Business

John Lewis Partnership ‘forgoing profit’ to help customers and partners

The John Lewis Partnership says it is “forgoing profit” to help customers, partners and suppliers navigate the challenges of the cost of living crisis.

The employee-owned company, comprising the eponymous department store chain and Waitrose supermarkets, reported a loss of £99m for the half-year to 30 July compared to a red figure of £29m a year earlier.

It said the heightened loss reflected its decision to shield shoppers from some of its rising costs during the period.

The statement revealed a one-off cost of living support payment for its staff, known as partners, with full-time workers securing £500.

Those on part-time hours would receive less.

Entry level pay for employees would also increase by 4%, it said, while all partners would receive free at-work meals over winter.

The cost of the overall package was put at £50m.

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The partnership admitted at the time of its last results statement in March that it had passed on “small” hikes to prices across its operations, reflecting the growing cost of food and manufacturing linked to record energy prices.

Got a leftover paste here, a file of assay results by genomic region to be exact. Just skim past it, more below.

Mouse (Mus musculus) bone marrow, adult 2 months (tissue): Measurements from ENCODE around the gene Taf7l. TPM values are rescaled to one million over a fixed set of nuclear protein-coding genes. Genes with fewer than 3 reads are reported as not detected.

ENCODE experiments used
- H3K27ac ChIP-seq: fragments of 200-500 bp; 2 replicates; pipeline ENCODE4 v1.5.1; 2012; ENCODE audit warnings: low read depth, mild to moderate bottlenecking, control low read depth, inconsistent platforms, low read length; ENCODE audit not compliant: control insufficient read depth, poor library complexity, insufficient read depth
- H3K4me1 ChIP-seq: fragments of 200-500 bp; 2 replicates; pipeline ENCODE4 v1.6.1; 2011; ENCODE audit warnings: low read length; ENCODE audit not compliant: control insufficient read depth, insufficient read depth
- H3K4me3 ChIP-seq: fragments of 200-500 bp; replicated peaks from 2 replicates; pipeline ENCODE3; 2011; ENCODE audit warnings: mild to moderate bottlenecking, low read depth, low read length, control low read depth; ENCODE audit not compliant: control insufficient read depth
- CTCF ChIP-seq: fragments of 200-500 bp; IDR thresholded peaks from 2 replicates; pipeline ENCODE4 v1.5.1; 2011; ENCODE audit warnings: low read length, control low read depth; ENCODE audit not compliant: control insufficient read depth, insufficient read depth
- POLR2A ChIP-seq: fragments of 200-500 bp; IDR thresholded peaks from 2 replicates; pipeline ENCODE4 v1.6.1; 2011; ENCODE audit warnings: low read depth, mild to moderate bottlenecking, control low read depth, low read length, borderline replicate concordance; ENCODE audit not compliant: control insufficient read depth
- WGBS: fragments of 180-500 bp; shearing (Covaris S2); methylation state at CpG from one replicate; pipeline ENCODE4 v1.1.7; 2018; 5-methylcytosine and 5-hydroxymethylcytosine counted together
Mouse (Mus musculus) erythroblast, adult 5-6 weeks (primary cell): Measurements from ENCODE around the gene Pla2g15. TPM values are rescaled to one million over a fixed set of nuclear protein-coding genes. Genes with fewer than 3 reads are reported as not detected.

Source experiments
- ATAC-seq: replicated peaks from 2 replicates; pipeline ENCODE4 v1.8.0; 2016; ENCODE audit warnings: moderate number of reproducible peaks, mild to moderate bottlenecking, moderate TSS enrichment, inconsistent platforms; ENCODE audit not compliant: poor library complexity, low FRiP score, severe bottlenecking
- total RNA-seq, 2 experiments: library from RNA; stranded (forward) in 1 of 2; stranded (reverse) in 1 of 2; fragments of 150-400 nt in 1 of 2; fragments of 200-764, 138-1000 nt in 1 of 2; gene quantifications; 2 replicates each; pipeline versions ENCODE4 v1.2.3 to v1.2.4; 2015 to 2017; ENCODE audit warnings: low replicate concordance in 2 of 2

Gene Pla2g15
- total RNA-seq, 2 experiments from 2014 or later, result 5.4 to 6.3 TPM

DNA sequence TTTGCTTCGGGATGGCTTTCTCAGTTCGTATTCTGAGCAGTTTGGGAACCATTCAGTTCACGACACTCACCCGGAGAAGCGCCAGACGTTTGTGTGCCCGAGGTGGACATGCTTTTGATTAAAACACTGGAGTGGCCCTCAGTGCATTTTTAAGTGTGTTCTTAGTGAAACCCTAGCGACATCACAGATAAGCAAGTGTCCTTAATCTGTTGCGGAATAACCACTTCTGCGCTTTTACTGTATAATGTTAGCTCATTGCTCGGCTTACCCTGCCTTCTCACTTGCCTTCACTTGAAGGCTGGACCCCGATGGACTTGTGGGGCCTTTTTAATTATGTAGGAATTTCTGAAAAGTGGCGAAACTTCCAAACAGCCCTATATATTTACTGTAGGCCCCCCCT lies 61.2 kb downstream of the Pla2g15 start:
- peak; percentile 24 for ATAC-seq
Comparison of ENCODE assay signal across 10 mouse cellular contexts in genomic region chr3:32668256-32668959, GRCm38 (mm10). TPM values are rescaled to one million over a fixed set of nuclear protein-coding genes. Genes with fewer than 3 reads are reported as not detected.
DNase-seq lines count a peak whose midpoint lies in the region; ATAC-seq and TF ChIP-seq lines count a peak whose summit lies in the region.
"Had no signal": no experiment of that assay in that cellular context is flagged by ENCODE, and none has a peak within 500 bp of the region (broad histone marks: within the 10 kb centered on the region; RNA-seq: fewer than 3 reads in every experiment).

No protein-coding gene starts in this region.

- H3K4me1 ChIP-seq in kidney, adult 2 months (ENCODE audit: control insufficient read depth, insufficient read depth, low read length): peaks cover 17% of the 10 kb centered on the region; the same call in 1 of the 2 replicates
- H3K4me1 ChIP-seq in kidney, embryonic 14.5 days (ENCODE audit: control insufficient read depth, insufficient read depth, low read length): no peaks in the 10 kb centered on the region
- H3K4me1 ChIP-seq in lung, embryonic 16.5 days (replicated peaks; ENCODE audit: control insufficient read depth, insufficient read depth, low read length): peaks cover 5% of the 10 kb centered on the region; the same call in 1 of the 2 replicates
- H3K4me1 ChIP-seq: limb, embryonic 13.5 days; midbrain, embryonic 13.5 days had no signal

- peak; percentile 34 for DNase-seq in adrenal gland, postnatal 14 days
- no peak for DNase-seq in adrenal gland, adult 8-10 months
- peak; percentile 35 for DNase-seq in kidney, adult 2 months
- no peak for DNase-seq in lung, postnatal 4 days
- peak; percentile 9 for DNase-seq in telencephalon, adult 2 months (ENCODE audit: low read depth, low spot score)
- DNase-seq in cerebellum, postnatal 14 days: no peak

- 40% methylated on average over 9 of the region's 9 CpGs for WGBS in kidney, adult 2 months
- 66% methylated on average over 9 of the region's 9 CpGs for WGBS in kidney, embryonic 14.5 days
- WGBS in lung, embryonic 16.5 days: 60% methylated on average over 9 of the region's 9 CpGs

It said on Thursday that the outlook for the rest of its financial year, including the key Christmas period, was “highly uncertain” due to the subsequent impact on consumers’ discretionary spending.

John Lewis said there would be a strong focus on value to help maintain sales, with £500m to be invested in its pricing across the 2022/23 financial year.

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dame sharon white
chairman, john lewis partnership
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Dame Sharon White, the partnership’s chairman, has signalled a focus on value to maintain sales

It reported a 3% increase in comparable sales at the department store chain over the first half to £2.1bn.

At Waitrose, on the same basis, sales were 5% lower at £3.6bn reflecting the impact of high COVID lockdown demand over the first half in 2021.

Dame Sharon White, the partnership’s chairman, told an analysts’ call she expected the government’s energy price guarantee to be a “game-changer” in terms of consumer spending power ahead.

But she earlier cautioned: “No one could have predicted the scale of the cost-of-living crisis that has materialised, with energy prices and inflation rising ahead of anyone’s expectations.

“As a business, we have faced unprecedented cost inflation across grocery and general merchandise.”

She added: “We are responding to the cost of living crisis by supporting those who need it and by stepping up our efficiency programme.

“We are forgoing profit by making choices based on the sort of business we are, led by our Purpose – Working In Partnership For A Happier World – by helping our Partners, customers, communities and suppliers.”

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